This is the welcoming display sign that you can find in the hallway that connects the underground parking lot and the Hotel-Museo Casa Santo Domingo in La Antigua Guatemala. Although, there is no reference element in the picture to give you an idea of the size of the sign, I can tell you is very big; the red background of the display must be about 3 meters by 2 meters (9 feet by 6 feet).
YO-YO: retratos y autoretratos exhibit received so many accolades and magnificent reviews by the critics that it prompted Carlos Woods, owner of the gallery, and his curatorial team to pump even more oxygen by bringing the photo exhibition to one of the most important venues in La Antigua Guatemala and to create a catalog to record the fist YO-YO. This impressively beautiful catalog is printed on an European paper size (24 cm. x 36.5 cm or 9.5 in. x 14.5 in) and was designed by Paola Beverini. This is the second catalog that is put out by the Carlos Woods Gallery, but the first that will be on sale. I recommend its purchase as soon as it hits the shelves.
The YO-YO: retratos y autoretratos (portraits and self-portraits) takes its playful name in the fact that in Spanish the YO means I. So yo-yo means I and I which was the premise for this photographic exhibit where participants were asked to show their other I side.
The YO-YO: retratos y autoretratos exhibit has a wide array of portraits and self-portraits of many key players in the Guatemalan culture scene. Participants were asked to submit a portrait or self-portrait as they envisioned themselves or another facet of their personality they would like to show.
Under the name of YO-YO: retratos y autoretratos (portraits and self-portraits) the Carlos Woods Gallery is presenting its very successful photography exhibit in the Sala Marco Augusto Quiroa of Paseo de los Museos in the Hotel-Museo Casa Santo Domingo in La Antigua Guatemala.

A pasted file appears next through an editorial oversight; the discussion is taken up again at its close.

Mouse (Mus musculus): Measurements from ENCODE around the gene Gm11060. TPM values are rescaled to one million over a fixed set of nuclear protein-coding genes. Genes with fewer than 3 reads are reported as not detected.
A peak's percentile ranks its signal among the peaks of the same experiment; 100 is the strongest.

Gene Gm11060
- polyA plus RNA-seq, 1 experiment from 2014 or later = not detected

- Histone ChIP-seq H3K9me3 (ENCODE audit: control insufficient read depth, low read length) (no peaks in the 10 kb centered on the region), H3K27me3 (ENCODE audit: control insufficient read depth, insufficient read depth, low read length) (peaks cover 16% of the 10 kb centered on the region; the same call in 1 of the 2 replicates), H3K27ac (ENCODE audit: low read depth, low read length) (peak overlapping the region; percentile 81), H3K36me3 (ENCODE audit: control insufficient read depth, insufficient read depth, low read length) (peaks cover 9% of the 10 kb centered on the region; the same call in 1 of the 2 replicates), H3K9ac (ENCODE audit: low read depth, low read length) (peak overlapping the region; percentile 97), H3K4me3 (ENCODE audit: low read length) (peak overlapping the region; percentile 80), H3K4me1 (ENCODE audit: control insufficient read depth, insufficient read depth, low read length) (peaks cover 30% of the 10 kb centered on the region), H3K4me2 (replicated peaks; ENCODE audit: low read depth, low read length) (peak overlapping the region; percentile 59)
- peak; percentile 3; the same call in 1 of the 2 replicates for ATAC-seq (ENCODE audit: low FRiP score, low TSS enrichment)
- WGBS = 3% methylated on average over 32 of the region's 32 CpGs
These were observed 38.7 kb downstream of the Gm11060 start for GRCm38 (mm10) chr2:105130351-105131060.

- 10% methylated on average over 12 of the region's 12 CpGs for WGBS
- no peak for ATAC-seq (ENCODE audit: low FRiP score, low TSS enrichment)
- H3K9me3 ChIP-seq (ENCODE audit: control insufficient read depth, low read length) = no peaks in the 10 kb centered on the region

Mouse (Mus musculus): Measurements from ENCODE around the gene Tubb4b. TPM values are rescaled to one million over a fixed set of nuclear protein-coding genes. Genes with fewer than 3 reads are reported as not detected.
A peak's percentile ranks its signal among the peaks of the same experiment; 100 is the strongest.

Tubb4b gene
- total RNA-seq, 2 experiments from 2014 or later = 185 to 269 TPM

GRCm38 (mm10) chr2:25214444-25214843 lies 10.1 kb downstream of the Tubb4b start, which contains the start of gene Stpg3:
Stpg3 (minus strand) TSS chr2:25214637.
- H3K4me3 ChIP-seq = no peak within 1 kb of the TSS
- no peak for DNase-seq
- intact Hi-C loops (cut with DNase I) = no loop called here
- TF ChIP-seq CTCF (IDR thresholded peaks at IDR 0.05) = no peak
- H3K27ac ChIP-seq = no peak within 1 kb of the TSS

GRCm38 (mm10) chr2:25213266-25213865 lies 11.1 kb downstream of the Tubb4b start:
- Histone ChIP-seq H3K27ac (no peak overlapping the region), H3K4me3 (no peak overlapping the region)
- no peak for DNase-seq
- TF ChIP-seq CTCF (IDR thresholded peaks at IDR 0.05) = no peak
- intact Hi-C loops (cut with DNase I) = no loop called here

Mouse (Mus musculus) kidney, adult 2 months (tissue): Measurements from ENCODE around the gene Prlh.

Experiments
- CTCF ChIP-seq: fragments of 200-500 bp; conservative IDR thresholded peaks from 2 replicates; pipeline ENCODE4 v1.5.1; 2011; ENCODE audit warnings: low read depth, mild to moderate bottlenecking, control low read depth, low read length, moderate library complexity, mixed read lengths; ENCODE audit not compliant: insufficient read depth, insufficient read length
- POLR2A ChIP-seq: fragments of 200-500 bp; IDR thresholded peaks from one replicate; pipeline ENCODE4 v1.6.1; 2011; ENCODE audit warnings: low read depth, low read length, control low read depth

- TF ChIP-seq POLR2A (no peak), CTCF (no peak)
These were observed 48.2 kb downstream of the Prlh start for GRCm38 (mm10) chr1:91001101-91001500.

The photo of the hanging yo-yos above is part of one of the teaser window displays to make you go visit the exhibit inside the Marco Augusto Quiroa gallery in Hotel-Museo Casa Santo Domingo. You can find this yo-yos window display in the hallway that connects the underground parking lot and the hotel.
Manolo and Carmen were reminiscing just the other day about the smells associated with the Christmas season in Guatemala. Pine needles have a very peculiar smell and indeed its smell its burnt in the Guatemalan collective memory of Christmas and birthdays parties. Flor de Pascua or poinsettias are a visual cue of the upcoming Christmas as well. Shops know this and they use pine needle and poinsettias among other Christmas decorations to reel in the customers; it seems to be working just fine in this shop.
Poinsettias or Flor de Pascua are in full bloom in The Land of the Eternal Spring for the Christmas season. Commercial decorations are beginning to show up in shops and restaurants. Soon enough we will have the Burning of the Devil celebrations, Nacimientos, Posadas and everything else that comes with the Christmas season. Soon, even the trees will dress for the holidays.
The first time I ever heard about La Naranja Pelada (The Peeled Orange) was at Inner Diablog, a blog published from London but filled with hindsight and hard-to-find information about Guatemala. On top of all, Guy writes so eloquently that it is a pleasure to read his entries. Honest, this blog and his writing is an inspiration for me. Check it out!
In the area around Antigua the best ceviches are to be found in a small seafood restaurant on a backstreet of Jocotenango called La Naranja Pelada. The dining room is wood-panelled and decorated with specimens of local ‘game’ such as snakes, turtles and armadilloes. (source: Inner Diablog)